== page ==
I have a few more pictures to edit from a recent self-portrait shoot. I really enjoy pinup and glamour looks from the 1920s-1950s. I’ve been taking a hard look at the 1920s stuff lately, including portraits of family members. I like to blend the eras when possible. I also take a lot of inspiration from those Olde Tyme-type photos
This portrait is backlit (obviously) with a heavy vignette centered on the middle of my face. I reduced the clarity of the shot, too.
I’m not entirely happy with my lipstick. I messed with it in editing to fix it. Next time, I need to make sure I touch that business up throughout the shoot.
It’s hard to resist the temptation to make a nice, sharp picture. It won’t look very authentic if you do that.
This is my second endeavor into 1920s glamour/pin up. The first time, I has hugely pregnant. It sort of limited my ability to pose. 😀 I once again hired a makeup artist for styling. I do okay with my own styling, but I have better results when I have someone more experienced handle that aspect.
Missy V is always super professional and does a fantastic job!
My goal here was to approximate the pictures in my reference book Peep Show Pinups. I’d post a picture for you here, but the ones I was using are not PG. And this blog is all about being PG.
My inspiration for this set was “old over-exposed pictures” and “ack! a clown at a saw mill.” CLOWNS ARE NEVER OKAY.
It’s funny what people find most bothersome/scary/off-putting. My husband does not like the first picture in the series. Something about the whole scene gives him the shivers.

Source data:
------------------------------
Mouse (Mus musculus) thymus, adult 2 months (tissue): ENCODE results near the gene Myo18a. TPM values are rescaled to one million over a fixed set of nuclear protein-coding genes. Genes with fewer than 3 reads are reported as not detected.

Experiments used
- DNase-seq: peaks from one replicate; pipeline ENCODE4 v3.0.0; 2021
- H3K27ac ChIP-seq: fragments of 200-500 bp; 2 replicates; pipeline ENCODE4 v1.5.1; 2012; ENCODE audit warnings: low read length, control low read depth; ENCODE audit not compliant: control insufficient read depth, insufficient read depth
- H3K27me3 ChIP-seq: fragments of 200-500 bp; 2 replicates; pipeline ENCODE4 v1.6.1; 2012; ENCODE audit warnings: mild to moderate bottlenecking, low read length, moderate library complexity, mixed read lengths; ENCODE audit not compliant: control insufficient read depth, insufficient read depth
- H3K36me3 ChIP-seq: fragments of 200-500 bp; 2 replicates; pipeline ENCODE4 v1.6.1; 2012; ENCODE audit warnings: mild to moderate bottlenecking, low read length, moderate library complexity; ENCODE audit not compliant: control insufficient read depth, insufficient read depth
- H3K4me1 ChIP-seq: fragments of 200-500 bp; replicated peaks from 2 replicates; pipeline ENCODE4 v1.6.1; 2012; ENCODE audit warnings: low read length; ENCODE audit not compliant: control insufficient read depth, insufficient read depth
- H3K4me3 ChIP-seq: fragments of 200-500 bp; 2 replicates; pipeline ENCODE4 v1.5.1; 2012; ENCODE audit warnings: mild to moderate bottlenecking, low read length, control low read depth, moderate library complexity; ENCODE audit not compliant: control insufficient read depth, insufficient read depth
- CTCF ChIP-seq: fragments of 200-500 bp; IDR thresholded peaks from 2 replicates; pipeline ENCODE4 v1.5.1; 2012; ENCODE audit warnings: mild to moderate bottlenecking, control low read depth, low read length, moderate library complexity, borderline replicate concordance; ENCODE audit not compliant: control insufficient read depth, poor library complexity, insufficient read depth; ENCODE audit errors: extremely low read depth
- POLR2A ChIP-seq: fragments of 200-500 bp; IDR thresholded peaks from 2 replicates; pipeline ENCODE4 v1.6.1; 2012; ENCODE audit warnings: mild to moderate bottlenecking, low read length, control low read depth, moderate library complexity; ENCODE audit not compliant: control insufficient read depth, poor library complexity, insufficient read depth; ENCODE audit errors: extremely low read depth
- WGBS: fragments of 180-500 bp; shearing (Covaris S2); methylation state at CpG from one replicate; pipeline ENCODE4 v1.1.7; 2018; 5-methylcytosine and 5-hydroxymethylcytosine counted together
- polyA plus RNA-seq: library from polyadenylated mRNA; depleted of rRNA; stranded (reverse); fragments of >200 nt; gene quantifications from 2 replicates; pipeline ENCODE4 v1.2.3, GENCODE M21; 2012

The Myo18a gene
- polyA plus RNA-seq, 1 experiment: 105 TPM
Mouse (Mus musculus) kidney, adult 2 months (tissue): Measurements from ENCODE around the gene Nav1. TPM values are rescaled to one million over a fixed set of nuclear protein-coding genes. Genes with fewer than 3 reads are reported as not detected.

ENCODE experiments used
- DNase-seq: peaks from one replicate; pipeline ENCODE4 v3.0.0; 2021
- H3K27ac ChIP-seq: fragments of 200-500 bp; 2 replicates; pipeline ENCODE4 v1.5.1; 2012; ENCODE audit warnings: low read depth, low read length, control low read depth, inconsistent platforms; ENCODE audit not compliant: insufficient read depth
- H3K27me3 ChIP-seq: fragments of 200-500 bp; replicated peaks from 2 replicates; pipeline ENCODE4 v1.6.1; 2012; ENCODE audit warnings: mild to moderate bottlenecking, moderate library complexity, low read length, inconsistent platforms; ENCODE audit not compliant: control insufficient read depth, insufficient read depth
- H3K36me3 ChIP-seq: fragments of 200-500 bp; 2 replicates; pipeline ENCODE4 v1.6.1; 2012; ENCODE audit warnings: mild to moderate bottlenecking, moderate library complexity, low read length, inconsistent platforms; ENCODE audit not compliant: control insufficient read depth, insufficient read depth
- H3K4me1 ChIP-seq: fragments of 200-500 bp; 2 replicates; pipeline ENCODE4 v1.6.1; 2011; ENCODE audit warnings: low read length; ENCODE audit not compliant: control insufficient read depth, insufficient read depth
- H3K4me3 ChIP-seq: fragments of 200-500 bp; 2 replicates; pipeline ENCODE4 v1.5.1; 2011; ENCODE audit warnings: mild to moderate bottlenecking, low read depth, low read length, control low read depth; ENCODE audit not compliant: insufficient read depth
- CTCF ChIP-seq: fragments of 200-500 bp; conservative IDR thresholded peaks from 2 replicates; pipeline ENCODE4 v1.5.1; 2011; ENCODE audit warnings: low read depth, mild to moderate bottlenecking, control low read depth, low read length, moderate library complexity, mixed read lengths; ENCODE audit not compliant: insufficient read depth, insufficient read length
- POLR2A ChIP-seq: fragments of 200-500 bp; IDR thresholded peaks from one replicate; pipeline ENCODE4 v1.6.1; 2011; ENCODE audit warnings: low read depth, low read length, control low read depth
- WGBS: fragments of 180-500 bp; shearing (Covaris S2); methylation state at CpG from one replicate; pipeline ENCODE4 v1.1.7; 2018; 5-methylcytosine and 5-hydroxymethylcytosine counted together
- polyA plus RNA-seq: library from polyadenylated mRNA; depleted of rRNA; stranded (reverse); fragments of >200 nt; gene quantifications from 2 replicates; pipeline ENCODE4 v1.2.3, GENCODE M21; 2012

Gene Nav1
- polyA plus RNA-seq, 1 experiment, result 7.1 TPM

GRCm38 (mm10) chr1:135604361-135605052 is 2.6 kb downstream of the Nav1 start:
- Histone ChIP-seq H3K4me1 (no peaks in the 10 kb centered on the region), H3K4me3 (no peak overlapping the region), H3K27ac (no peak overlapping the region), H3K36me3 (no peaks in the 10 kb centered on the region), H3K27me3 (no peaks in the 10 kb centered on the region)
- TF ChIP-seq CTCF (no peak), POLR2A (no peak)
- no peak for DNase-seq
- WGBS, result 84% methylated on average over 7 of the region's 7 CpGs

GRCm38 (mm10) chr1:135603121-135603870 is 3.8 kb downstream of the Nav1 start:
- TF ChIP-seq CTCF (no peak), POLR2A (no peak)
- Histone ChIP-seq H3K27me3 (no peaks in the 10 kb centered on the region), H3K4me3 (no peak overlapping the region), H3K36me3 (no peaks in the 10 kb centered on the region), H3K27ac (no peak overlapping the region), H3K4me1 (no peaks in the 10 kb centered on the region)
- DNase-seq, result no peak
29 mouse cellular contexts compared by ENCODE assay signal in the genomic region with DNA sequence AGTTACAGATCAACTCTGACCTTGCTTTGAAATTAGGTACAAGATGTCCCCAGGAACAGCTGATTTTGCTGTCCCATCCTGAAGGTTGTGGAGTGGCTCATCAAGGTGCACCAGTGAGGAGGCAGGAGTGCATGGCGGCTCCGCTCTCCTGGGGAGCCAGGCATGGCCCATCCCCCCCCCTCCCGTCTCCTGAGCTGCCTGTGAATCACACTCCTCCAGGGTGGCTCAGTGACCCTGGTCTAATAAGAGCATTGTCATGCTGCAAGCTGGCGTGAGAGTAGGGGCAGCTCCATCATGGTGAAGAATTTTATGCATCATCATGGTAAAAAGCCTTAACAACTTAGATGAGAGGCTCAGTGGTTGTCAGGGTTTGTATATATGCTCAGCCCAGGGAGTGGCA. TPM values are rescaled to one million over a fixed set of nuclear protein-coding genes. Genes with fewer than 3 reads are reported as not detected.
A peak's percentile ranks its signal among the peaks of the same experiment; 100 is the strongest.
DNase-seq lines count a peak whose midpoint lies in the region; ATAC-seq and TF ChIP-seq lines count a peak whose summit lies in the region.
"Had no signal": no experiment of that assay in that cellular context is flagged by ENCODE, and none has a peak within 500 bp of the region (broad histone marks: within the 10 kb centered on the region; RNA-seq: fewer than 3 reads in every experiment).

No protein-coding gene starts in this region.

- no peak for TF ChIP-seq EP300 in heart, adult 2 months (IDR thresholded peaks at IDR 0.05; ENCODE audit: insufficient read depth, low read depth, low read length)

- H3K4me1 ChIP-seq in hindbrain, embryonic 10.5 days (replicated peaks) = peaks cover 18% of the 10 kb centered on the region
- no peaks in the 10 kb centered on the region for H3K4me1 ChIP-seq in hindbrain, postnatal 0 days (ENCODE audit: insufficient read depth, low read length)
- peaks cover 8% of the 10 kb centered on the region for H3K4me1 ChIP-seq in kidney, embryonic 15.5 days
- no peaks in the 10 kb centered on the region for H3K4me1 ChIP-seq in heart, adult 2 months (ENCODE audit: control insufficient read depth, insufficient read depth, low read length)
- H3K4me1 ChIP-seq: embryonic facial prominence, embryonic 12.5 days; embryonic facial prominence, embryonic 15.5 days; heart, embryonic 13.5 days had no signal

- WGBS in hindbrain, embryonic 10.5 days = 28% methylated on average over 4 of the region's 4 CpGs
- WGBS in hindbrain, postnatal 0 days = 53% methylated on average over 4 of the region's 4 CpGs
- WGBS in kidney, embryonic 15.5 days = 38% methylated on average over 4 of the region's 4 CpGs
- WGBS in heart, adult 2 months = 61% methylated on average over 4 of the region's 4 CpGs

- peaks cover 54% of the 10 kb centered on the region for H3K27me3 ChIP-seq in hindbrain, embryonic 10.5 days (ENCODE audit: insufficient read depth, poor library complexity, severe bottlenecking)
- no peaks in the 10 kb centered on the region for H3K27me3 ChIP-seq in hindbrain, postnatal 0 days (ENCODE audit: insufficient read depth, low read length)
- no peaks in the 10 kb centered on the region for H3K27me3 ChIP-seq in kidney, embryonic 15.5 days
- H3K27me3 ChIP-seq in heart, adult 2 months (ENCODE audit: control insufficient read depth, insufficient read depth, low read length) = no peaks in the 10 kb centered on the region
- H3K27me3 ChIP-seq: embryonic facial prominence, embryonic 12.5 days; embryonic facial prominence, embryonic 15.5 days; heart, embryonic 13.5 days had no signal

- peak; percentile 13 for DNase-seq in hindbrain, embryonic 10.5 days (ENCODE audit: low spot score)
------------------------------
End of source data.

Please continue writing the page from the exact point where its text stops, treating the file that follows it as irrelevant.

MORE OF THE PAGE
My friend thinks the last one is the creepiest–likely because the clown is about to pounce on the person who was watching it. Personally, I am weirded out by the third one where the clown looks like it’s about to slap someone…or attach them to something sharp.
Or maybe none of them are the least bit scary to you!
I have to thank the McCorquodale family for once again letting me use the saw mill for things other than sawing.
In continuation of my study of spooky photography this October, I created a new character. She’s a mage. Okay, so she’s more of a shyster than a true mage–and isn’t that the scary part??
I used two lights for this shoot for more balance since I wasn’t going for the B movie effect. I was inspired by images from the Nine Inch Nails Closer video when I edited the pictures. I’ve loved that song and the visuals for 20 years now. It never gets old to watch a steam-powered heart pump in rhythm to the beat.
Anyhow, she’s an easy character to create for Halloween. All you need is black: Black wig, black eyeliners, black eye shadow. Throw in a little red lipstick and a lot of white powder (Ben Nye) and you have yourself a false mage.
In keeping with my study of creepy photography techniques, this time I angled a light downwards on to myself. This lighting position is used for all kinds of portraits, so it’s not necessarily going to end up having a person look terribly scary. I had to rely on makeup and costuming for the desired effect.
I have a back story for why I chose this particular image to work on.
Bloody Mary is cursed to live out her lonely days trapped in mirrors. The ages of solitude have twisted her psyche to the point where she lashes out at the youthful girls who taunt her with their chants. They are her only company, but she chooses to terrify them rather than curry favor with the children so that she may ease her solitude.
Girls learn the hard way not to request an appearance of this queen. It only takes one bad experience to figure out that this spirit is not fun to call upon.
In my case, I received a scratch in one session. Not being one to quit while ahead, I decided to call upon her once more. She appeared in my Strawberry Shortcake hand mirror when I chanted for her in my closet. Her face was frightening, and she left me a stern warning about bothering her in the future: she fogged up my hand mirror–permanently.